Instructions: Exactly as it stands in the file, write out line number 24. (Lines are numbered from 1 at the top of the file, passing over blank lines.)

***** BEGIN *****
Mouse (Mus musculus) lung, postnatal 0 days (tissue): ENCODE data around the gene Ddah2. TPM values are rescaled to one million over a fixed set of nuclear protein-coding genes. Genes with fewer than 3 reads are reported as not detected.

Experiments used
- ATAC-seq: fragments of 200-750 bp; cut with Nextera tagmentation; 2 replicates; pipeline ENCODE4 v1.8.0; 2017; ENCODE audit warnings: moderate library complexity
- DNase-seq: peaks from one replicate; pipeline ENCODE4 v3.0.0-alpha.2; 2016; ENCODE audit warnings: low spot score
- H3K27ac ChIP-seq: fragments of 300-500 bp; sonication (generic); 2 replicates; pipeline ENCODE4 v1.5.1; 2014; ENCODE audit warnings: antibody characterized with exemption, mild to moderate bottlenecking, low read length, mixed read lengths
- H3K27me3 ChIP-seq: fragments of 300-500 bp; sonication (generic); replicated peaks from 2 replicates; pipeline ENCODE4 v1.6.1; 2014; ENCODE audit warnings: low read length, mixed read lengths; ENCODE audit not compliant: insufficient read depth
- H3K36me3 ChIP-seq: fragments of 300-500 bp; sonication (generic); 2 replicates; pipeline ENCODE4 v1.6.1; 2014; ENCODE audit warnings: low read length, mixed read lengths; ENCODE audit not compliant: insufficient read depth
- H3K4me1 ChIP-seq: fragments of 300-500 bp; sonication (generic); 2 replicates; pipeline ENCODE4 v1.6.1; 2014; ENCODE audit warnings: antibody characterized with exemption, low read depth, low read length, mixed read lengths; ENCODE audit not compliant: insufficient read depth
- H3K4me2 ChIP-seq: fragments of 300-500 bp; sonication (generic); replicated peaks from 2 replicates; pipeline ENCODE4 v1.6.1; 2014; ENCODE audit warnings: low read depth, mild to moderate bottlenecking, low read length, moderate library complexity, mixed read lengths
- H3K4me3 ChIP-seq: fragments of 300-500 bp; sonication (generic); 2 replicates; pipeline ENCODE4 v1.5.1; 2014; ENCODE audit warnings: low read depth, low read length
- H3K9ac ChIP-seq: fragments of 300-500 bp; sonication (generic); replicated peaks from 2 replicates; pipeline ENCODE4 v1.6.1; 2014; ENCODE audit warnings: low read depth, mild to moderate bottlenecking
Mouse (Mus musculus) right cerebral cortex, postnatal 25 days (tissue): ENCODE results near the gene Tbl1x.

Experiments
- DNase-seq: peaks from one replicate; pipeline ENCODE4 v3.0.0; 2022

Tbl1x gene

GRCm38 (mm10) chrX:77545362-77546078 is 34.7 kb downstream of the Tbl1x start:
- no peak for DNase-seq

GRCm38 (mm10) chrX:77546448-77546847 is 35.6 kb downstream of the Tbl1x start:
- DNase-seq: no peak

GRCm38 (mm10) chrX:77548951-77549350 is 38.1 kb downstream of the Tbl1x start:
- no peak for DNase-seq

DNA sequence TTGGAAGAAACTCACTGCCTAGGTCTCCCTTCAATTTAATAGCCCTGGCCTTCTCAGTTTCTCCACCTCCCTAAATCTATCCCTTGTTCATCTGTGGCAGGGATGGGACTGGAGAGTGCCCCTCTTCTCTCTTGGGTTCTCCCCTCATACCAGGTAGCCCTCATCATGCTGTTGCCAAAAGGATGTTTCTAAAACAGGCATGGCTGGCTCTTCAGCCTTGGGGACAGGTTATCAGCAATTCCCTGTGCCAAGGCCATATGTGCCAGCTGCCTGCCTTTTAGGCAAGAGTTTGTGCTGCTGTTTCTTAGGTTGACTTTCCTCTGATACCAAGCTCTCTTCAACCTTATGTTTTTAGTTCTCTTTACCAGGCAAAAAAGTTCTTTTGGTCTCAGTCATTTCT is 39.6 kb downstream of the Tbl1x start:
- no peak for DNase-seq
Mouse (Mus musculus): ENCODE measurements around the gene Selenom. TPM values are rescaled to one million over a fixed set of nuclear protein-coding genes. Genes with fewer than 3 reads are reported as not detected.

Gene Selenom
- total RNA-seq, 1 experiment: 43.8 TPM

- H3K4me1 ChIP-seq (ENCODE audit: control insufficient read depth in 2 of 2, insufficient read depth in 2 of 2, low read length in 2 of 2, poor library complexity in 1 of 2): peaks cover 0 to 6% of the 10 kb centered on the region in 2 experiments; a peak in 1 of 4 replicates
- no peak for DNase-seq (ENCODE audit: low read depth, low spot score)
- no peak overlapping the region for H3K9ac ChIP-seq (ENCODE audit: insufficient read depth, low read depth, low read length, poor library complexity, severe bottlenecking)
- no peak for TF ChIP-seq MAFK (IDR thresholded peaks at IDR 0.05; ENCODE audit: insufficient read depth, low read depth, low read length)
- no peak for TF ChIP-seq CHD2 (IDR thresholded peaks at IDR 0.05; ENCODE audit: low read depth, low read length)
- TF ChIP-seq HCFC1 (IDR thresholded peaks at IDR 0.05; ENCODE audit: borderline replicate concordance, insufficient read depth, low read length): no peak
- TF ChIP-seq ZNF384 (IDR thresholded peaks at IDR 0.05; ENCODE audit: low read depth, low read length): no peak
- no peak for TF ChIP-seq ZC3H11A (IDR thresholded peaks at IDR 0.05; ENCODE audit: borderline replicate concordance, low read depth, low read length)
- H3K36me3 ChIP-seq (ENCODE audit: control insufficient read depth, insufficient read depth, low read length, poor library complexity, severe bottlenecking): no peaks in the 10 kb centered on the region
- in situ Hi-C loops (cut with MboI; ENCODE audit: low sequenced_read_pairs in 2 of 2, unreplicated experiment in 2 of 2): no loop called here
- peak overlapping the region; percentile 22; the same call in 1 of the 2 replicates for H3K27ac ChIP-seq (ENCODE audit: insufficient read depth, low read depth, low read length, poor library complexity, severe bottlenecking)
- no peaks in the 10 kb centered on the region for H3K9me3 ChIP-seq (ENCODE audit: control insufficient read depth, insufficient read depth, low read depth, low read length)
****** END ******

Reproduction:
Mouse (Mus musculus): ENCODE measurements around the gene Selenom. TPM values are rescaled to one million over a fixed set of nuclear protein-coding genes. Genes with fewer than 3 reads are reported as not detected.